Feeds

Home Office promises proactive powers for info commissioner

Surveillance to police the surveillance society

The essential guide to IT transformation

The Home Office has promised to give the Information Commissioner powers to make spot inspections on people's databases to determine if they have complied with the Data Protection Act.

Reporting to the first hearing of the Home Office Select Committee into the surveillance society today, Information Commissioner Richard Thomas said: "The Home Office have accepted in principle that we should have the power to go in and inspect.

"We have got the government to agree we should have that power - if not in the statute, in the code of practice," he said.

However, he later told the hearing that though his office had been lobbying the Home Office, the Lord Chancellor, and the Department of Constitutional Affairs, he still couldn't be sure he would actually get inspection powers.

"They smile and say they will do it when they can, but we haven't yet had a firm commitment that they will change the law," he said, adding that the European Commission had also waded in to support the idea.

Thomas said his office's brief presently required it to get the consent of the data controller before inspecting someone's data to assess whether it was fairly managed - unless it had enough evidence of criminal behaviour to get a judge to sign a warrant.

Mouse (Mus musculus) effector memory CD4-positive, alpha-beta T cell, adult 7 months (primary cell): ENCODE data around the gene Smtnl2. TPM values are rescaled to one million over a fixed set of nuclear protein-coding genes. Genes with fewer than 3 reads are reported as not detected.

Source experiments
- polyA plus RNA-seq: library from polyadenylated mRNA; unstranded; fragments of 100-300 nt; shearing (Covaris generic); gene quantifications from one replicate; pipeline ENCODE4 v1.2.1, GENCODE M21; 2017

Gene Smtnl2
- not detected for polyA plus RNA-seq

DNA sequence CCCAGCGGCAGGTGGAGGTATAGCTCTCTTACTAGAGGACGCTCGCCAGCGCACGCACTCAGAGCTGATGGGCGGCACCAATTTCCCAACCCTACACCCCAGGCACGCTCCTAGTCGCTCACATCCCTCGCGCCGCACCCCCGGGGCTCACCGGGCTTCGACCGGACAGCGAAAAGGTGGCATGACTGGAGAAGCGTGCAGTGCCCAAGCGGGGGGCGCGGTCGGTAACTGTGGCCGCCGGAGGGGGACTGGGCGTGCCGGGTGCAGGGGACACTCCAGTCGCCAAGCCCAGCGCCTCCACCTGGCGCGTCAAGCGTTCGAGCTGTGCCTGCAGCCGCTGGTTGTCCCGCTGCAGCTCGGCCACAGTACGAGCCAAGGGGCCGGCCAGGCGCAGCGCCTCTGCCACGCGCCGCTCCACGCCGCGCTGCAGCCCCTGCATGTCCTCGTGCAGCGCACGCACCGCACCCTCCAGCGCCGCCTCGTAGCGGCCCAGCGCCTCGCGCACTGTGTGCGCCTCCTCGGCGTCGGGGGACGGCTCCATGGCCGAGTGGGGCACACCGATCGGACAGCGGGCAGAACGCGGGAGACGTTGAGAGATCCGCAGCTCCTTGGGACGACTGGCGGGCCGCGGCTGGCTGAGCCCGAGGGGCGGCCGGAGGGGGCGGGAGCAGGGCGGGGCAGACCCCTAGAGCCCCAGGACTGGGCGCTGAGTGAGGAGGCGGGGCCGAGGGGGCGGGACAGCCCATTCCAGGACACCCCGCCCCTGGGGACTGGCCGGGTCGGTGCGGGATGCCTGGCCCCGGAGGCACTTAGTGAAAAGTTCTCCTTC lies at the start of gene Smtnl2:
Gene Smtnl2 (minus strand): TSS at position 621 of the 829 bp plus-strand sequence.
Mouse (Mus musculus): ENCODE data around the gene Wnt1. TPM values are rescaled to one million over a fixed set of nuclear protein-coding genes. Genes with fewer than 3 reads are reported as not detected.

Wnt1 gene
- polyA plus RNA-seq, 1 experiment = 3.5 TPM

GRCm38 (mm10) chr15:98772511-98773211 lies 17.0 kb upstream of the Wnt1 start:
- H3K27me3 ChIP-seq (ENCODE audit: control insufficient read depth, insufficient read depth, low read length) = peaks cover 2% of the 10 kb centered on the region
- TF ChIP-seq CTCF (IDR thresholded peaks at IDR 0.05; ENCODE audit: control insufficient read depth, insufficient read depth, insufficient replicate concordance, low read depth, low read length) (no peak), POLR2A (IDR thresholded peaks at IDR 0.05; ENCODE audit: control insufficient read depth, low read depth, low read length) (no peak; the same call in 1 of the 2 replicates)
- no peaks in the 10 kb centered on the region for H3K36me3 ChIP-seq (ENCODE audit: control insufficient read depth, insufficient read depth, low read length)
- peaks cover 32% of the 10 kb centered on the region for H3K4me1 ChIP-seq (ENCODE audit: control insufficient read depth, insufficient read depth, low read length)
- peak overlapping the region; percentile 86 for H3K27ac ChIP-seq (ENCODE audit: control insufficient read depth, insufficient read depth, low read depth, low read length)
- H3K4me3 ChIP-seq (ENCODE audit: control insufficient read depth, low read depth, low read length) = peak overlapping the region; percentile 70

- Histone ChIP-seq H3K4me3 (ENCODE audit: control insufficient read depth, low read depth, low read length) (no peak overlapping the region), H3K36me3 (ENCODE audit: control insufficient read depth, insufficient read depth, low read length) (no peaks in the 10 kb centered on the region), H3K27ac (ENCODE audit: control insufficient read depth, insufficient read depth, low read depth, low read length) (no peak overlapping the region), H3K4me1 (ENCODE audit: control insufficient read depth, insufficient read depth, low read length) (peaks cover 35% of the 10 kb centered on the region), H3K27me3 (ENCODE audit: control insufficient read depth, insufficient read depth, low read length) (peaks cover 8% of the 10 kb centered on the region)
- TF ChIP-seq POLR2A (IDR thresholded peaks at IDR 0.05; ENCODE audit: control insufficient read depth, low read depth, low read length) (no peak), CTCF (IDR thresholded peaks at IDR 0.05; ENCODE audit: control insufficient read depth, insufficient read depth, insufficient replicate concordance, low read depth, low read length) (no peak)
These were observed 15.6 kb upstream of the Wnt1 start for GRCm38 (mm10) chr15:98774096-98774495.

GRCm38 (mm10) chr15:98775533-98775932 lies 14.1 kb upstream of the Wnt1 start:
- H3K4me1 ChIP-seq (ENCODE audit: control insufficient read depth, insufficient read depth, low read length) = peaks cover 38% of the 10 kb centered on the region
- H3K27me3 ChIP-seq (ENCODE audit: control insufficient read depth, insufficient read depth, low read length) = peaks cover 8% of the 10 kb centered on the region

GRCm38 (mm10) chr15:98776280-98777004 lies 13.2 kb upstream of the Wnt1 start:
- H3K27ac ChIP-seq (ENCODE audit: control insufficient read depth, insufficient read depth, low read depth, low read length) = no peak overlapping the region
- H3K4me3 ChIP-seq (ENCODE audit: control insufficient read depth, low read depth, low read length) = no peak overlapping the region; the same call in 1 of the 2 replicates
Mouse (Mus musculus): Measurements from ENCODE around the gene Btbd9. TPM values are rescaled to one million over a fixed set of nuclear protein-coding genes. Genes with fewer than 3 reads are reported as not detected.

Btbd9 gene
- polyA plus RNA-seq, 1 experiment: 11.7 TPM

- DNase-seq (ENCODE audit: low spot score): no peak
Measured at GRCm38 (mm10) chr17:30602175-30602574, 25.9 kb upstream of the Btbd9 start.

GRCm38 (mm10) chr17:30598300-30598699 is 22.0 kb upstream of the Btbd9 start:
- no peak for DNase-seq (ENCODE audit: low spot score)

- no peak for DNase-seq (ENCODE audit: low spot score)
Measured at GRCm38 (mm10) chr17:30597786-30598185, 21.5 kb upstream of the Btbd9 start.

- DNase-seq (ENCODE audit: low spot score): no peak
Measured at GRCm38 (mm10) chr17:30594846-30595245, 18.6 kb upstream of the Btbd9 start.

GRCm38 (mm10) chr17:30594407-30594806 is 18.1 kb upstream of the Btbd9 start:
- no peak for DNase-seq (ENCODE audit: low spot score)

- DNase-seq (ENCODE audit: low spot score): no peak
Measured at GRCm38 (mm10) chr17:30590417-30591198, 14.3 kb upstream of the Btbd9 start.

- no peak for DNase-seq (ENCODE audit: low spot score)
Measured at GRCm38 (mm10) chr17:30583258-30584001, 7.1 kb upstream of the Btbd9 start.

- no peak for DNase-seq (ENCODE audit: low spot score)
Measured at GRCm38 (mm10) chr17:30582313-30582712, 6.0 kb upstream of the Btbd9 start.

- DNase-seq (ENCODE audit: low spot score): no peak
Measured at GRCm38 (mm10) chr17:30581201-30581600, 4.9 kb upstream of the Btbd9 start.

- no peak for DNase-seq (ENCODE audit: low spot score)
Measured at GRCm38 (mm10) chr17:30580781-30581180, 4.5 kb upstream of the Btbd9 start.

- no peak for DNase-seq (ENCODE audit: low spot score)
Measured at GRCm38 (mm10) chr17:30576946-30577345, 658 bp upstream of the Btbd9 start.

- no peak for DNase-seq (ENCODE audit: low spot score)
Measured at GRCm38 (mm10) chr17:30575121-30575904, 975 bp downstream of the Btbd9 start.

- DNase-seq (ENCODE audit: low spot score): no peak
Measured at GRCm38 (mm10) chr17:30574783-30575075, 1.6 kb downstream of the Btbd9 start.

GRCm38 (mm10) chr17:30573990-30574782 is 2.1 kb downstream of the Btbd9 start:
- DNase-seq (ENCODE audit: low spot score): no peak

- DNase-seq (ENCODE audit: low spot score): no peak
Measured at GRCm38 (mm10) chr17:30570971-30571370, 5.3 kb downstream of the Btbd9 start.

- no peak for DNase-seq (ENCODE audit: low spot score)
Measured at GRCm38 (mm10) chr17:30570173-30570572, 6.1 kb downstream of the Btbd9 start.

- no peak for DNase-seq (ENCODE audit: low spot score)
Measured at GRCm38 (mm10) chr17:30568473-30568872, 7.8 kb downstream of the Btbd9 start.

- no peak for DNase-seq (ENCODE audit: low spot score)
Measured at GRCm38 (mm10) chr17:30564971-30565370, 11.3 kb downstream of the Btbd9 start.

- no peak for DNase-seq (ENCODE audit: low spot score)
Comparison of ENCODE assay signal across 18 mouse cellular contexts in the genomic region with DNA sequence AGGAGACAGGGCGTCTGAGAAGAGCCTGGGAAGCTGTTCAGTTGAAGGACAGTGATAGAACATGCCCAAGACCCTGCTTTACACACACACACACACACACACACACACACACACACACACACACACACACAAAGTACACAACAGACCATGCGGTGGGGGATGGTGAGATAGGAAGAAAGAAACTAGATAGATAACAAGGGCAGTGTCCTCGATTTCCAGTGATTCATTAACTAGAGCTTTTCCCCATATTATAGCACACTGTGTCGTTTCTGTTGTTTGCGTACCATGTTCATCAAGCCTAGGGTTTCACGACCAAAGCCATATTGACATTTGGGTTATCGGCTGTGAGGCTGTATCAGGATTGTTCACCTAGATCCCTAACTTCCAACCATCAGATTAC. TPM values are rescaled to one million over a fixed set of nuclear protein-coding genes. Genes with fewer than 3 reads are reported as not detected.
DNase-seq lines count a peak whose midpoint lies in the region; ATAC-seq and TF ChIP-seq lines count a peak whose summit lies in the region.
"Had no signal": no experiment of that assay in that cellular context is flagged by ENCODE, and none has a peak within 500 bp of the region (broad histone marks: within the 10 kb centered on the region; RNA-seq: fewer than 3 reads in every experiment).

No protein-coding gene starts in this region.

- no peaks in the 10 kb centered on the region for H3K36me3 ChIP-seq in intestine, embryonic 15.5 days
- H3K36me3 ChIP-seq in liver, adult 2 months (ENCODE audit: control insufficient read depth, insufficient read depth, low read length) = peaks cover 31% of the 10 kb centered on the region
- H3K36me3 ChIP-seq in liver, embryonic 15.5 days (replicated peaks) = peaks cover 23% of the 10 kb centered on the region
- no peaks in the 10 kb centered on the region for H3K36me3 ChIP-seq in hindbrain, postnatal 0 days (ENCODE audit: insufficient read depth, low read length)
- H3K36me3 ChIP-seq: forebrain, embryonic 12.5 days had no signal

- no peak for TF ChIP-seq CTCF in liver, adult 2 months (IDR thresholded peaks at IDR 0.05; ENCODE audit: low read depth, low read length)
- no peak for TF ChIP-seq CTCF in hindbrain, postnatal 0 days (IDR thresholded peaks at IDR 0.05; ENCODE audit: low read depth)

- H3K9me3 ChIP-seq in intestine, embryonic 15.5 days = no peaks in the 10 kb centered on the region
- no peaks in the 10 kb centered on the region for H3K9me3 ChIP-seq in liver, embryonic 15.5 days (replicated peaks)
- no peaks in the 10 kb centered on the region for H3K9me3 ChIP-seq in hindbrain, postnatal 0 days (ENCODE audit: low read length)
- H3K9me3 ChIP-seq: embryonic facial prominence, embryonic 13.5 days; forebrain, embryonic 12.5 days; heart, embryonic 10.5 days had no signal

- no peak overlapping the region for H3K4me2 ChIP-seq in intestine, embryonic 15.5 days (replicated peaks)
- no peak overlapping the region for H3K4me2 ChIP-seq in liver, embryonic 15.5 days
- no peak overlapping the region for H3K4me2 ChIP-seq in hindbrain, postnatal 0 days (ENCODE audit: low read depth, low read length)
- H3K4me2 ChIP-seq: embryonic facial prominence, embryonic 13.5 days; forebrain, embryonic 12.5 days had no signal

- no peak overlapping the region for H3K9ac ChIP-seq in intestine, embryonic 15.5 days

He was unhappy that while other regulators were allowed to make spot inspections, he wasn't: "To know that the regulator can step in has a very sharp deterrent effect on organisations."

Thomas said it had also "been broadly accepted" that he would regulate public sector access to private sector databases.

"We need a framework to make sure the legitimate purposes of the police and law enforcement bodies are served by accessing this data, that it's not a free for all - they can go and and look at everyone's data and just make merry with it - it's got to be proportionate, for a defined purpose," he said. ®

The essential guide to IT transformation

More from The Register

next story
GCHQ protesters stick it to British spooks ... by drinking urine
Activists told NOT to snap pics of staff at the concrete doughnut
Britain's housing crisis: What are we going to do about it?
Rent control: Better than bombs at destroying housing
What do you mean, I have to POST a PHYSICAL CHEQUE to get my gun licence?
Stop bitching about firearms fees - we need computerisation
Top beak: UK privacy law may be reconsidered because of social media
Rise of Twitter etc creates 'enormous challenges'
Redmond resists order to hand over overseas email
Court wanted peek as related to US investigation
Ex US cybersecurity czar guilty in child sex abuse website case
Health and Human Services IT security chief headed online to share vile images
We need less U.S. in our WWW – Euro digital chief Steelie Neelie
EC moves to shift status quo at Internet Governance Forum
prev story

Whitepapers

Endpoint data privacy in the cloud is easier than you think
Innovations in encryption and storage resolve issues of data privacy and key requirements for companies to look for in a solution.
Implementing global e-invoicing with guaranteed legal certainty
Explaining the role local tax compliance plays in successful supply chain management and e-business and how leading global brands are addressing this.
Advanced data protection for your virtualized environments
Find a natural fit for optimizing protection for the often resource-constrained data protection process found in virtual environments.
Boost IT visibility and business value
How building a great service catalog relieves pressure points and demonstrates the value of IT service management.
Next gen security for virtualised datacentres
Legacy security solutions are inefficient due to the architectural differences between physical and virtual environments.